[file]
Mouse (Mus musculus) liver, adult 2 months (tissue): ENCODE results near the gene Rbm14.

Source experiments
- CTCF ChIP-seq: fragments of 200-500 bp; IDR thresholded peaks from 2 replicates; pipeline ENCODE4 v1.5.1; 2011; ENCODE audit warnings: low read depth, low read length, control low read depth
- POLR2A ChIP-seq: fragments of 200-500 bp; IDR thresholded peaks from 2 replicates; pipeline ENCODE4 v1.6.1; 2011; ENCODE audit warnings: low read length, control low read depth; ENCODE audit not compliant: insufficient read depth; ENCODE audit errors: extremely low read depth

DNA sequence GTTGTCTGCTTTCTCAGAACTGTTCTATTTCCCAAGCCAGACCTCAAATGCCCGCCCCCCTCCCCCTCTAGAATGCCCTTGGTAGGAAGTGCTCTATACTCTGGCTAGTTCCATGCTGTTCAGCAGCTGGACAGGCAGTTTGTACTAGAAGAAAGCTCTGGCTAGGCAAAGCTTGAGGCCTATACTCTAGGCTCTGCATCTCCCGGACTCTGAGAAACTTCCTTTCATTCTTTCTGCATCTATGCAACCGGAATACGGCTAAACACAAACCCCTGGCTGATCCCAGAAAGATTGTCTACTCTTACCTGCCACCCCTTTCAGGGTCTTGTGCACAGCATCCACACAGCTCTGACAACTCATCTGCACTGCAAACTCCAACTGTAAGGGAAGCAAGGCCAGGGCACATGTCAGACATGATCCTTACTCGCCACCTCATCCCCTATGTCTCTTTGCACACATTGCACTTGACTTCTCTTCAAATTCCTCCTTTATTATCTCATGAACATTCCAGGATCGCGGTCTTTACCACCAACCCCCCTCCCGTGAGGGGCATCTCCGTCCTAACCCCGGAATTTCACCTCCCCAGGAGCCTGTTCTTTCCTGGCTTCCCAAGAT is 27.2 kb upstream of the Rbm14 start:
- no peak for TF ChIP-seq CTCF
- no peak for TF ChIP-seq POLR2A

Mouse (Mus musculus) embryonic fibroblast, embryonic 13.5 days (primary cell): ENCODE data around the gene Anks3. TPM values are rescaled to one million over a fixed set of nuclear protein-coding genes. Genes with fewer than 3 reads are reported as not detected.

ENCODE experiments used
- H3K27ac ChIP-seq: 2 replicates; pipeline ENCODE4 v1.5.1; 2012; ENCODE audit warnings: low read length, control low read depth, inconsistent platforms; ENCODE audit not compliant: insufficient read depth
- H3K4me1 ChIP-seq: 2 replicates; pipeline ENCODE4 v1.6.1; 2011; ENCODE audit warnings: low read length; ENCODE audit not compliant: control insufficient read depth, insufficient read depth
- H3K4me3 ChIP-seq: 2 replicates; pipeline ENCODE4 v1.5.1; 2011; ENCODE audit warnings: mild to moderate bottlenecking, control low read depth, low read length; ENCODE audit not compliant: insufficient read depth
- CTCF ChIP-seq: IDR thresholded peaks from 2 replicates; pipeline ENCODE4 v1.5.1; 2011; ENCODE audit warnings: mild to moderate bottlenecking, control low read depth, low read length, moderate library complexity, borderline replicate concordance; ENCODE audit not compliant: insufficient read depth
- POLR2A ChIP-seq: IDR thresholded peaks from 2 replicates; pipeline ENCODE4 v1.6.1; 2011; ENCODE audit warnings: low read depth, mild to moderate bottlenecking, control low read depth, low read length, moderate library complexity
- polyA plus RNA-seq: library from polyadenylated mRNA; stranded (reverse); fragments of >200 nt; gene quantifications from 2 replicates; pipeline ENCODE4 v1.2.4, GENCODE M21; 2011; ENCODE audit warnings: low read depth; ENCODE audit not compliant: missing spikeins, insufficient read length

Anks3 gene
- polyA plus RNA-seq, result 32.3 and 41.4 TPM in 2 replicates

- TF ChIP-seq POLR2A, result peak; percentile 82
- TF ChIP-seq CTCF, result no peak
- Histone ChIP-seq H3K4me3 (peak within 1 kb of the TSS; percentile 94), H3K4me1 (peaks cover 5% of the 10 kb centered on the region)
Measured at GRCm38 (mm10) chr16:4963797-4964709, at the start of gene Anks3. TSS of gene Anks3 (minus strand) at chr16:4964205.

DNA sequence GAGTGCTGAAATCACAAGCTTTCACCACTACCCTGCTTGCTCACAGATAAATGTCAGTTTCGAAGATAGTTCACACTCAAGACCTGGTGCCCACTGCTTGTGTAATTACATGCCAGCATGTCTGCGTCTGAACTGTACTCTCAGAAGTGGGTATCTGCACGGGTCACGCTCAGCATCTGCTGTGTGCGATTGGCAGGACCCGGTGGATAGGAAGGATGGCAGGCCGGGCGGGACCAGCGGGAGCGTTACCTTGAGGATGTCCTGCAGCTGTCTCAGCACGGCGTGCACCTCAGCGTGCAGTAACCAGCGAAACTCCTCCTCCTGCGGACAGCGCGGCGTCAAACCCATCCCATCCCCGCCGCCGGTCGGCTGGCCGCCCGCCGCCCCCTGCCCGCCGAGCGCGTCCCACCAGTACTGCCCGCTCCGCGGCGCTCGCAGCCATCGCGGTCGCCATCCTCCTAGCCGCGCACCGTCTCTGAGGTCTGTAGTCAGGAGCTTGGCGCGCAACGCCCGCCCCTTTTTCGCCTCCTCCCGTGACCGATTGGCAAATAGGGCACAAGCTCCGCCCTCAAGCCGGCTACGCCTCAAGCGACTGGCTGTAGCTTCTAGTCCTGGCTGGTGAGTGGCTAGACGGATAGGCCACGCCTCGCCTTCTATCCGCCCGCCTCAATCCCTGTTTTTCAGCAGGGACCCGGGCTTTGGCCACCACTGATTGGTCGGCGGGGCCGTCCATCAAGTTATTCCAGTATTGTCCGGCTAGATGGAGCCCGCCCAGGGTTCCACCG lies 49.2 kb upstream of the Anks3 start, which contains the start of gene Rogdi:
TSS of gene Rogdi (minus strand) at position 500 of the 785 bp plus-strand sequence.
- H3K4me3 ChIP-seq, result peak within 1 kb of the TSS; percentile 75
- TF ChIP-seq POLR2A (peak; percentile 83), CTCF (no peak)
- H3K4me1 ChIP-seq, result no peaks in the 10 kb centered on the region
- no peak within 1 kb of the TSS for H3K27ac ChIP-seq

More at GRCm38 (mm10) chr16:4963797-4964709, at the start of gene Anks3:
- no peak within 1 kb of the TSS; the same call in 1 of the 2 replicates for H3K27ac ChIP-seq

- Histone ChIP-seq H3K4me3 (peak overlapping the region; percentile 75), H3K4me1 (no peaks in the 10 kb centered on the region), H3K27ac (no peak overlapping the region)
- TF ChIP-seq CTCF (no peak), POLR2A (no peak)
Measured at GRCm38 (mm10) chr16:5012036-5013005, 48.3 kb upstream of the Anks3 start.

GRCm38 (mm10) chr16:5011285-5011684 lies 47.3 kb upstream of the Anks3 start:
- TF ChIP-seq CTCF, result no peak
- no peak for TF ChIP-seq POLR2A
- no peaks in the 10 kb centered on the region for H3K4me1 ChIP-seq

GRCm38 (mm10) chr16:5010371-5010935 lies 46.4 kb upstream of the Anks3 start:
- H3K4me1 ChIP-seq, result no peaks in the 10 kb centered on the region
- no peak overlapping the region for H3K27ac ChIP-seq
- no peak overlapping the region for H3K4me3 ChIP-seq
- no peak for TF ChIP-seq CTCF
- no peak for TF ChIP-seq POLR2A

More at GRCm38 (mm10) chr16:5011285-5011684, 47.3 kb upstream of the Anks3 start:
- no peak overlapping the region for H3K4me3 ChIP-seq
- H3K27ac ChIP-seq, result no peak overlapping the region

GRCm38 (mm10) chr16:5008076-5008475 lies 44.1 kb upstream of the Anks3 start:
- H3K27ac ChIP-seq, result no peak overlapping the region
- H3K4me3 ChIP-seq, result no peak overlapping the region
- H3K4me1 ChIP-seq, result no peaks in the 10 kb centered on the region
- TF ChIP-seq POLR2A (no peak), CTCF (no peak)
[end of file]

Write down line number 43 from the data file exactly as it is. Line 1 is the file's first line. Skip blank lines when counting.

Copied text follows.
More at GRCm38 (mm10) chr16:5011285-5011684, 47.3 kb upstream of the Anks3 start: